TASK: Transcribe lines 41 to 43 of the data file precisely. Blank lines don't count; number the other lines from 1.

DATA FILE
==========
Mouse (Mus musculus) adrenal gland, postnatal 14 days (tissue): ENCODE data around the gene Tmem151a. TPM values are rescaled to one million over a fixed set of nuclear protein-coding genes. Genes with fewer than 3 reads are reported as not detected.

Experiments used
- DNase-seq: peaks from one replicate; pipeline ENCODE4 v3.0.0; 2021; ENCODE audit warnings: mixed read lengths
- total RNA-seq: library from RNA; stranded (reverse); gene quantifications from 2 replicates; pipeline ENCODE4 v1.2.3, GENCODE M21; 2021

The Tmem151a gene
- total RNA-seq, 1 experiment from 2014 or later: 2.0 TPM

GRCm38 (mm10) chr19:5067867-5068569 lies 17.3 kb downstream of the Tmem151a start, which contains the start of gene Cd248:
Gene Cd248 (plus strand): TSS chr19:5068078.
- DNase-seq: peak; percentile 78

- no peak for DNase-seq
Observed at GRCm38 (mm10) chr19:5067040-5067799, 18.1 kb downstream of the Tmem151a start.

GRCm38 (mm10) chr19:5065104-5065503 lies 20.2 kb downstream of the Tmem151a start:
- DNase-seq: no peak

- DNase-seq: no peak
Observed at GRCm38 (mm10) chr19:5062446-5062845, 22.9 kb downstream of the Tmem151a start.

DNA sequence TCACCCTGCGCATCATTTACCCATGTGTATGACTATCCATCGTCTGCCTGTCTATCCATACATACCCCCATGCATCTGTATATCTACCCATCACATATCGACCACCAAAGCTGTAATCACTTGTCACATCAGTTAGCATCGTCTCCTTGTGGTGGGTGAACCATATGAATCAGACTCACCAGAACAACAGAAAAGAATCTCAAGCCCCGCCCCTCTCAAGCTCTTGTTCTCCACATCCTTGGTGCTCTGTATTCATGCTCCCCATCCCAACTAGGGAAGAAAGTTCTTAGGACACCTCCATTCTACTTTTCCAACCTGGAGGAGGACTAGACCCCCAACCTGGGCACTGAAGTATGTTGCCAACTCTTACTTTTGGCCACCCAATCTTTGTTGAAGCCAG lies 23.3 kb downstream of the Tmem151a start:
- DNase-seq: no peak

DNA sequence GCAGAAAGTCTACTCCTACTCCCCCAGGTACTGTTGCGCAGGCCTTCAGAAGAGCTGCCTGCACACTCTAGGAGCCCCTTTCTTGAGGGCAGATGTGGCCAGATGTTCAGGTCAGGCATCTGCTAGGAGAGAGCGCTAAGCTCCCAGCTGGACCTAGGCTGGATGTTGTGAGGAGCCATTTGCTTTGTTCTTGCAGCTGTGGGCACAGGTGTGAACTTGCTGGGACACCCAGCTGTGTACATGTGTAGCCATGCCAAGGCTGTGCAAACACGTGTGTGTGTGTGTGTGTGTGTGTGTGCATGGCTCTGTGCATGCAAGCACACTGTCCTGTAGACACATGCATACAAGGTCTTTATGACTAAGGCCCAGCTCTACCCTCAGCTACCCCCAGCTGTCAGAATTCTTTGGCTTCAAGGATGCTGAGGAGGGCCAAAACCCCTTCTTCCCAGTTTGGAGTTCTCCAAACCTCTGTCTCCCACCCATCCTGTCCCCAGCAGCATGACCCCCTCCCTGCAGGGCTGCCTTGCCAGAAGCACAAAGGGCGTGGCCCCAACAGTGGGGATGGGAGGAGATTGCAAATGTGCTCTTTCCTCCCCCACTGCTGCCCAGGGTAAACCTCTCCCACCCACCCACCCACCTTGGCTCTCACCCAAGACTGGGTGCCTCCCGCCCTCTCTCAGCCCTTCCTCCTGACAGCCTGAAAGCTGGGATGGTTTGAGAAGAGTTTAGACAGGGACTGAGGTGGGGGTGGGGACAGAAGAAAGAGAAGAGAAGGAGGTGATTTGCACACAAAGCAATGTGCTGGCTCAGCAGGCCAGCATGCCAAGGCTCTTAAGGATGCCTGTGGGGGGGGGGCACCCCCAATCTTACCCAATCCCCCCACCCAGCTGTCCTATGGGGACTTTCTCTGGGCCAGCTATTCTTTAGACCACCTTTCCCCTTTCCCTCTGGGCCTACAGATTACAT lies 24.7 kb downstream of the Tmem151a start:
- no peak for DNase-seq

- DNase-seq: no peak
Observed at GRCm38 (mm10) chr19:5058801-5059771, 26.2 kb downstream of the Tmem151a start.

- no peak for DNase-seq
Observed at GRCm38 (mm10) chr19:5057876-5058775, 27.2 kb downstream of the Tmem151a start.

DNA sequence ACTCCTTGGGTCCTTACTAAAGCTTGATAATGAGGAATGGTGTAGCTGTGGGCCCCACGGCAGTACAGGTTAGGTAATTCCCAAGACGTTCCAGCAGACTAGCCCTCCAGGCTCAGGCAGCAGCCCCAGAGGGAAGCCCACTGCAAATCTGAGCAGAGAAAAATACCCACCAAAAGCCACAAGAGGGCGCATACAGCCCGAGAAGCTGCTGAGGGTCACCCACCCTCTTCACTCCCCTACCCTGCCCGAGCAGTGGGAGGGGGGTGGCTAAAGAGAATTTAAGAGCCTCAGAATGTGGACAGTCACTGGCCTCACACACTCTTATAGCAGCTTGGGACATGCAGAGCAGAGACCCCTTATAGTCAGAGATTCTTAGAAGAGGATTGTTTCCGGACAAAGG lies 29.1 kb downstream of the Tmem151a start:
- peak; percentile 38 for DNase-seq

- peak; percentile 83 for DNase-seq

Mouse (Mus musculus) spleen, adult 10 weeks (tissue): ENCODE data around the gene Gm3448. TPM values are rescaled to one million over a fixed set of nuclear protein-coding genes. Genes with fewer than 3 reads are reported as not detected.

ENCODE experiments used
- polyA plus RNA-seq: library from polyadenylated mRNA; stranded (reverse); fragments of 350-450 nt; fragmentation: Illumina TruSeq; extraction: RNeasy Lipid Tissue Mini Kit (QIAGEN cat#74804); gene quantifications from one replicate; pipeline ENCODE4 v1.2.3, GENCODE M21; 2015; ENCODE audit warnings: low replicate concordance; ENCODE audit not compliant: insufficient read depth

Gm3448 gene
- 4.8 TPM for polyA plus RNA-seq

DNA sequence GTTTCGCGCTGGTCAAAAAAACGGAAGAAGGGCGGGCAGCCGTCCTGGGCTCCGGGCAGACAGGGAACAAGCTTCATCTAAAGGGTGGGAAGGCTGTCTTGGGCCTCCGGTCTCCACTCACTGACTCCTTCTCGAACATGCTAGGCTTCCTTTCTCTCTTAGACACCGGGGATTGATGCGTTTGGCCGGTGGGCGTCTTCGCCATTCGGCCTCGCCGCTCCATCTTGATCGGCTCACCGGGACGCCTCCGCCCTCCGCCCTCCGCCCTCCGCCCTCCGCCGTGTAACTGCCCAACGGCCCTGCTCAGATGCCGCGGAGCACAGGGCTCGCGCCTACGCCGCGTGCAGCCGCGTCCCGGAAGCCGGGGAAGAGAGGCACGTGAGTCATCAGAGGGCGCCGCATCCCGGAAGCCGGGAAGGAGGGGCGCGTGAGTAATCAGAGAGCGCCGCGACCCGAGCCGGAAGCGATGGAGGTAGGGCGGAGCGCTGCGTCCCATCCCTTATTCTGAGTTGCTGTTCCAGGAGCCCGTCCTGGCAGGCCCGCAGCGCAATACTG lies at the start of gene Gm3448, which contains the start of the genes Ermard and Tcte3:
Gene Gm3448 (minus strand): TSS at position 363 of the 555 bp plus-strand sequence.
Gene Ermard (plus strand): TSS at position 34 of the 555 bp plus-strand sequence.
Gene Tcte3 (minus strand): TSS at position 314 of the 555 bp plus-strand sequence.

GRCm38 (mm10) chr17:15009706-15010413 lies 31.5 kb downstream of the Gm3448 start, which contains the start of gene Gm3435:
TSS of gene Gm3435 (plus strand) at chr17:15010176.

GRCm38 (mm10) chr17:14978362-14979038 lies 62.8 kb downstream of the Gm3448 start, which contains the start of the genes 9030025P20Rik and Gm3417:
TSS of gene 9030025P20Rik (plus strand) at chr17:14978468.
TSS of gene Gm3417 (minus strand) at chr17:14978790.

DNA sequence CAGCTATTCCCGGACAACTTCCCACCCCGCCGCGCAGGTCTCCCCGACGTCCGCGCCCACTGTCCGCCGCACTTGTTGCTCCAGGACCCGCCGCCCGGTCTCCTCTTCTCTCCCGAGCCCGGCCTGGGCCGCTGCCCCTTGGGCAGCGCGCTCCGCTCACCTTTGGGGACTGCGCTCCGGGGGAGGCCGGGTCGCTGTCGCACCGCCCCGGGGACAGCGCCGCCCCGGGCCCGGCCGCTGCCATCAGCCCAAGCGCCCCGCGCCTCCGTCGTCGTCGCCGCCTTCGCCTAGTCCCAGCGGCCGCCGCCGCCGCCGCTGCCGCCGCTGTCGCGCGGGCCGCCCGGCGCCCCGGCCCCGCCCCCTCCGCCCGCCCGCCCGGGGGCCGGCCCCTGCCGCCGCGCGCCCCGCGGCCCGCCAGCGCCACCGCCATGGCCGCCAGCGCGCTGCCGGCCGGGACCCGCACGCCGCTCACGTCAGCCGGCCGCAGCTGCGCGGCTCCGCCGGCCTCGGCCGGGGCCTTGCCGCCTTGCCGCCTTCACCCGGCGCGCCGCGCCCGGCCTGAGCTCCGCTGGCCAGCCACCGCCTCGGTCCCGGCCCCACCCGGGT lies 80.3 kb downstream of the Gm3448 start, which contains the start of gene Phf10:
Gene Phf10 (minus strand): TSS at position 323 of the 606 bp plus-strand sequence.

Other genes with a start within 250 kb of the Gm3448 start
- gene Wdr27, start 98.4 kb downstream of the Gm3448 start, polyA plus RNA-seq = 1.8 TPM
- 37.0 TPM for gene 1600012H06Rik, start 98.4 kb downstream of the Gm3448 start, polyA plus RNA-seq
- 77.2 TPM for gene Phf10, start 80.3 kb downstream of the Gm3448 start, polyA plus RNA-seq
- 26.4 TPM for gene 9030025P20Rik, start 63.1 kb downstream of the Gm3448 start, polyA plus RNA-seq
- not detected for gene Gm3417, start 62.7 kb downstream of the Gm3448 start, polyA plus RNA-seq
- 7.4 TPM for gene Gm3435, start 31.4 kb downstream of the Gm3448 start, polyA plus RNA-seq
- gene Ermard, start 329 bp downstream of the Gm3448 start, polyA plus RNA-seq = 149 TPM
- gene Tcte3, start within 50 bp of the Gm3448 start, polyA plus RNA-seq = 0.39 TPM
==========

DNA sequence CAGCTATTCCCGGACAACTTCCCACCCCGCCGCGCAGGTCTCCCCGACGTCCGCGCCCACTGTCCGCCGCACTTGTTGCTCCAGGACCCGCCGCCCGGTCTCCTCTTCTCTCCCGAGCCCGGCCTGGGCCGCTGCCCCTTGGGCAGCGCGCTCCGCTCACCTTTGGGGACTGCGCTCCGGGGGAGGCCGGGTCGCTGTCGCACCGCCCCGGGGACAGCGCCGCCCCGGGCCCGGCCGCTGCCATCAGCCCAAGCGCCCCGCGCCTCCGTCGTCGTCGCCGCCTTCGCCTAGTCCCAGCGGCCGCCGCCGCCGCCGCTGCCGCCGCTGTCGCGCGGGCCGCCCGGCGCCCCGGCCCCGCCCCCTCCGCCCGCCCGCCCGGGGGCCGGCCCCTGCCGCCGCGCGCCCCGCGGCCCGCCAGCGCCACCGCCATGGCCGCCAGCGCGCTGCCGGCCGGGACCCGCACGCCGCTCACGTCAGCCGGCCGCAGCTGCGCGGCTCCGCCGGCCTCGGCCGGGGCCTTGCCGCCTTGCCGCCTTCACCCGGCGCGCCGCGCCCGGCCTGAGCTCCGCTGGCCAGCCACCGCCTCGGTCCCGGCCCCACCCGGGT lies 80.3 kb downstream of the Gm3448 start, which contains the start of gene Phf10:
Gene Phf10 (minus strand): TSS at position 323 of the 606 bp plus-strand sequence.

Other genes with a start within 250 kb of the Gm3448 start